In America the 21st birthday is special. Usually accompanied by a night on the town, legally drinking a beverage of choice – something that is now becoming possible as pandemic restrictions continue to ease up across the U.S.A. – it’s a day and night to remember.

For Toronto native RJ Barrett his 21st birthday couldn’t have been much different.

Barrett, who turned 21 three days ago, spent his birthday in yet another round of COVID-19 protocols in Tampa preparing to join the Canadian Senior Men’s National Team as they get training camp underway.

 “That was annoying,” said Barrett with a grin. “It was cool, I was just on the phone with everybody, family and stuff…Everybody made me feel special, so it wasn’t too bad.”

The birthday in quarantine is yet another example of sacrifices players are making to suit up for Team Canada this summer. After a shortened offseason that saw the NBA season begin in late December, and another one on the horizon as the NBA looks to get back on schedule and starting in October, it’s hard to blame impending free agents like Khem Birch and Kelly Olynyk for looking to secure their future with their next contracts.

 Even without some notable names, Barrett is joining a Canadian squad that is arguably the most talented ever as a central part of the game plan alongside Canada’s prodigal son Andrew Wiggins who is returning to the national team for the first time since 2015.

Barrett is no stranger to international success with Canada Basketball. In 2017 he was a part of the U19 Canadian team that won gold in Egypt. In the final game of the tournament, Barrett led all scorers with 18 points, 12 rebounds and four assists.

“That’s probably the most special basketball moment of my life,” said Barrett of the U19 gold medal. “I always cherish that, no one could ever take that away from me and no one could ever take that away from my country. I say that with great pride.”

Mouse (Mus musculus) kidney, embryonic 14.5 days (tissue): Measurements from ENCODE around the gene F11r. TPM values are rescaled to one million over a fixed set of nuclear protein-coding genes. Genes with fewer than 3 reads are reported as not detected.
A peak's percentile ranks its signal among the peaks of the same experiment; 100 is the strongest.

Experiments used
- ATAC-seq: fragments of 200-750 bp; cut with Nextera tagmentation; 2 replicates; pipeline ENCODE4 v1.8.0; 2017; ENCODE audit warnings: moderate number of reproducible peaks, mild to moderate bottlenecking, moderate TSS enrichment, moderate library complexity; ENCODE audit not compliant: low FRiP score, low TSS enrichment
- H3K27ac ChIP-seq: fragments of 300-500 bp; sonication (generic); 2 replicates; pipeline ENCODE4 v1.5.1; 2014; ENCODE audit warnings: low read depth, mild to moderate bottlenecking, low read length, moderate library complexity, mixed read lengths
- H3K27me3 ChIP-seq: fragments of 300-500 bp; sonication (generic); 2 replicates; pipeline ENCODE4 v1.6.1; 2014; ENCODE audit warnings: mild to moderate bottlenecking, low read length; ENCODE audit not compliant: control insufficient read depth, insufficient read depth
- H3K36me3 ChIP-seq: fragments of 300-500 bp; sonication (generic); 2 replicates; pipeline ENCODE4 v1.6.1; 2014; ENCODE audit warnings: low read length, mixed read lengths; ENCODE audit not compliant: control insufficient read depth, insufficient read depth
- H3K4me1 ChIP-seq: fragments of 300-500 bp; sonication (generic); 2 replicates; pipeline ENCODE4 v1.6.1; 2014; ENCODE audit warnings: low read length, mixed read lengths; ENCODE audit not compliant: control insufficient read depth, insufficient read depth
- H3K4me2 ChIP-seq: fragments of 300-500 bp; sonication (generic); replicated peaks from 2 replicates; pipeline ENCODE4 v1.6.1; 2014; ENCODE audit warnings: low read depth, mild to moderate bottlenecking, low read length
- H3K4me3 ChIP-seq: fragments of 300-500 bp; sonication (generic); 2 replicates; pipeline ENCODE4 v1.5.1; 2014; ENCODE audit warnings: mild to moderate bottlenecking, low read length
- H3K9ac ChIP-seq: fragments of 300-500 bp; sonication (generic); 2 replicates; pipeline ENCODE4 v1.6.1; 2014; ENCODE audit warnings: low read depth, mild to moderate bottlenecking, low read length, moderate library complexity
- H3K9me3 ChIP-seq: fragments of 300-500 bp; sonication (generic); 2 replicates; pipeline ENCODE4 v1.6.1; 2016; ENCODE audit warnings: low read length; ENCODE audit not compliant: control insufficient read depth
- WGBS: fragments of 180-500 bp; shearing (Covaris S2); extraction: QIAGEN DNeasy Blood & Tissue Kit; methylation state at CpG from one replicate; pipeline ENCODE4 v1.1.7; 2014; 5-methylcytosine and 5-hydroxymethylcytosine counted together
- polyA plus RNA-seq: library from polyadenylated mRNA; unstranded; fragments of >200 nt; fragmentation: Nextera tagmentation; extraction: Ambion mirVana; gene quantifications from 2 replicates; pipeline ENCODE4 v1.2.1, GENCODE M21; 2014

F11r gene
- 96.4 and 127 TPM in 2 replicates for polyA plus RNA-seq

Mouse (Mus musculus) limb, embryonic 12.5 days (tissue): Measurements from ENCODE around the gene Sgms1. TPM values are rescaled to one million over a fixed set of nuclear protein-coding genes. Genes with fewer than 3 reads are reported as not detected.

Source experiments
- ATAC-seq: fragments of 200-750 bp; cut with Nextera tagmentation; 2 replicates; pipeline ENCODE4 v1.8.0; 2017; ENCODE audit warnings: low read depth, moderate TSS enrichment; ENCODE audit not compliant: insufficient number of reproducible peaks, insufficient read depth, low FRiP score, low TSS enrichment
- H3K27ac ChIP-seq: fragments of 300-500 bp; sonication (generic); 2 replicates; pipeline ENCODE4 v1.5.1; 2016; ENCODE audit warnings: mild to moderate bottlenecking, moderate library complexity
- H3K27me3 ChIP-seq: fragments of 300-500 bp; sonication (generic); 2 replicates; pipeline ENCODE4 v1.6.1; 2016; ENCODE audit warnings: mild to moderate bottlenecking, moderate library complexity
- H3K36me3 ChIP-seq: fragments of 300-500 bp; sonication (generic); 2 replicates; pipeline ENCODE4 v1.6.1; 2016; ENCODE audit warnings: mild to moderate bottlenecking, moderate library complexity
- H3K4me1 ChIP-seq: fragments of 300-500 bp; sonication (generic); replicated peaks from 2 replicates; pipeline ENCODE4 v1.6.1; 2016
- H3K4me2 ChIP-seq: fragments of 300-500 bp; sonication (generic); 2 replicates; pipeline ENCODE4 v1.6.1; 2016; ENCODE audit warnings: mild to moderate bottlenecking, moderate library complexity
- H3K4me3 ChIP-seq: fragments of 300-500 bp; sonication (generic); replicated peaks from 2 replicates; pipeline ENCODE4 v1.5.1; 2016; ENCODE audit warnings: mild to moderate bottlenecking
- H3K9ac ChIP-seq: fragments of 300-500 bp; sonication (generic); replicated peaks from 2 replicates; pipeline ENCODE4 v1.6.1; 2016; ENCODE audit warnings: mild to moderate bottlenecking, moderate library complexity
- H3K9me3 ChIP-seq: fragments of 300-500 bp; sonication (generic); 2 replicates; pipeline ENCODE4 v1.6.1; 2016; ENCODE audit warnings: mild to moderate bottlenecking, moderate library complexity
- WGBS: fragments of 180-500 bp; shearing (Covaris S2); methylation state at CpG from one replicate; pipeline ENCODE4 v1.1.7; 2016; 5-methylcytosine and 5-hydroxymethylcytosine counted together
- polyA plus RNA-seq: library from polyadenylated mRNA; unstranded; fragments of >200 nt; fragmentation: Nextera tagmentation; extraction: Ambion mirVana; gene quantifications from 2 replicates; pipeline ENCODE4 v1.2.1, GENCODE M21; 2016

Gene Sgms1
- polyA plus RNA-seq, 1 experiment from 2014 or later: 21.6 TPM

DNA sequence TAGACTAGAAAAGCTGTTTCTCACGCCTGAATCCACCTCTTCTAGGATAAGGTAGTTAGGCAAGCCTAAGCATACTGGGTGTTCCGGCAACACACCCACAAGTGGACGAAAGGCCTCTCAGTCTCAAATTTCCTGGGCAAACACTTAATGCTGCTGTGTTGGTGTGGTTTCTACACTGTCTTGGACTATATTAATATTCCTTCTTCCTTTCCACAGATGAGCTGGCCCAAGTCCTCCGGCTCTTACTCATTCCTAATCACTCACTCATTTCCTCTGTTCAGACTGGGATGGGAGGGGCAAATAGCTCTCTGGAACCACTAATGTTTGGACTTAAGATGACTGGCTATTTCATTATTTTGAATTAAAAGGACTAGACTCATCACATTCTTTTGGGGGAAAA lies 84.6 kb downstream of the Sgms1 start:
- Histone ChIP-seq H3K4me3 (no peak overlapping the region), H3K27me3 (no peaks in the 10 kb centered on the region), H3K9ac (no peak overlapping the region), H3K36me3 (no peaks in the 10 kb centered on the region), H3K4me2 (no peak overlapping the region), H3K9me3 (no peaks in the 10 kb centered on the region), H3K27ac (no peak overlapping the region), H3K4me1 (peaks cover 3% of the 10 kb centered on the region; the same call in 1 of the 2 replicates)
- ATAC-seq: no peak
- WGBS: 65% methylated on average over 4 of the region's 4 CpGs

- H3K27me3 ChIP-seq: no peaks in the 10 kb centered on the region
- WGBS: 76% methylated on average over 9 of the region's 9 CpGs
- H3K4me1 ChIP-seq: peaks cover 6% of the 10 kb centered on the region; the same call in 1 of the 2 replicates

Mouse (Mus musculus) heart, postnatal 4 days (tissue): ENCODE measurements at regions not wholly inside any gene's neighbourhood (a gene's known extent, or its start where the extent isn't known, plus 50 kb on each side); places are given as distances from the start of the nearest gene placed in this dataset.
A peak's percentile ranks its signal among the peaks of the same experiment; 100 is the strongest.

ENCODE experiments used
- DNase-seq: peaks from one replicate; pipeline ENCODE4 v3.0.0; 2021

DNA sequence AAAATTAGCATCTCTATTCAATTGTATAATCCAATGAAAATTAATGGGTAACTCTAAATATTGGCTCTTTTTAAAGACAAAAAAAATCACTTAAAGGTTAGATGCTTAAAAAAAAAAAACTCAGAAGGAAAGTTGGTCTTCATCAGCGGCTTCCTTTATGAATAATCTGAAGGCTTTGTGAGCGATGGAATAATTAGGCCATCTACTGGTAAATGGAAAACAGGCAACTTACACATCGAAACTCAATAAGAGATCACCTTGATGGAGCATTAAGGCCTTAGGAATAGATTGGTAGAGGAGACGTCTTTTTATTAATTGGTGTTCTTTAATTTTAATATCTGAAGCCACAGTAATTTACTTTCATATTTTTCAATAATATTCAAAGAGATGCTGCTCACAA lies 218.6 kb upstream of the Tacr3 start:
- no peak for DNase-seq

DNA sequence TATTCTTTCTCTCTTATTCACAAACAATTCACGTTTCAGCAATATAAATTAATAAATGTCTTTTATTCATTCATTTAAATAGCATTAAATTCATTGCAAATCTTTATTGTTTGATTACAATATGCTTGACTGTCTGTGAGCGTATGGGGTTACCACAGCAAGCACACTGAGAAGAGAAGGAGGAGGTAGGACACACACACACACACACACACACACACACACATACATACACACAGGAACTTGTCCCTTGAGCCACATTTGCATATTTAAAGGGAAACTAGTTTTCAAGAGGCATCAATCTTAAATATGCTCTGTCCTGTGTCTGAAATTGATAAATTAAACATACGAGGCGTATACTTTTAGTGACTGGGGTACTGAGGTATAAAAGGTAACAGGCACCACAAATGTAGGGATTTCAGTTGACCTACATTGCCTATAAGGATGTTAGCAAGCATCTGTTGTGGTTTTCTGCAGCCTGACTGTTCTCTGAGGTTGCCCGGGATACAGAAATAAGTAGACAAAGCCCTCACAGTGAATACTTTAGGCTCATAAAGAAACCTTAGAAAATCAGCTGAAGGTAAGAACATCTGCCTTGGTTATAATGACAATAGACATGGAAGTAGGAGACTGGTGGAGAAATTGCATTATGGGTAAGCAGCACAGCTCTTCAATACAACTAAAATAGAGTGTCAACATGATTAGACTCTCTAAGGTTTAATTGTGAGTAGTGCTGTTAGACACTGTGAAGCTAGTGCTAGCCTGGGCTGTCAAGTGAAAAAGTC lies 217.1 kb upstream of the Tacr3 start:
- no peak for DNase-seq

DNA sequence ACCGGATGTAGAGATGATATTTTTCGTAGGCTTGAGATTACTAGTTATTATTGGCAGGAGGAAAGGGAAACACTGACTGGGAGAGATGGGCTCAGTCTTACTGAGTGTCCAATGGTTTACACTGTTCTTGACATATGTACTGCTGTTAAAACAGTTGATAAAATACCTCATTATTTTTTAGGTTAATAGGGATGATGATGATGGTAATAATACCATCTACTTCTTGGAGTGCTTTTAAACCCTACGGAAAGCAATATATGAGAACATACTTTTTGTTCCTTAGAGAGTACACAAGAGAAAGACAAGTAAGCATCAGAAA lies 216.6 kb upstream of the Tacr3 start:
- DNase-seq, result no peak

Barrett says that feeling of pride is what brought him back to the national team as they look to qualify for the Olympics for the first time since 2000.

 “I think this is the perfect time, I think everything is shaping up well together,” said Barrett. “Our older guys are in their prime…and our younger guys, we also have some experience.

 “I think if you put that together along with the staff that we have, we’ll be good.”

Over the past two years, Barrett has improved his game with the New York Knicks. Under the guidance of head coach Tom Thibodeau, he’s improved his shooting across the board and developed into a versatile defender – something Canada will need with Grizzlies’ wing Dillon Brooks potentially sitting out this summer.

He’s also bringing a wealth of experience in the FIBA game, despite his young age, to a roster without key veterans.

“My game has always kind of been international, I’ve adjusted a little bit to the NBA…I grew up in Canada basketball,” said Barrett. “Playing the right way, making the right reads, making the right passes. It’s not going to be too big of an adjustment for me personally.”

Head coach Nick Nurse says he’s impressed with Barrett’s composure and acknowledged the path Barrett’s taken to get to where he is from Monteverde Academy to the Duke Blue Devils and now playing in a major market with the Knicks hasn’t been easy.

“This morning somebody said ‘you know, how good to do you think (Barrett) is going to be? Is he going to be an all-star?’” said Nurse. “I just keep saying he’s 21! Anything is possible… He made a huge leap this year and it takes some getting used to. There’s some pretty good grown men playing in the league that he’s playing in so to make a leap like that says a lot about him.”

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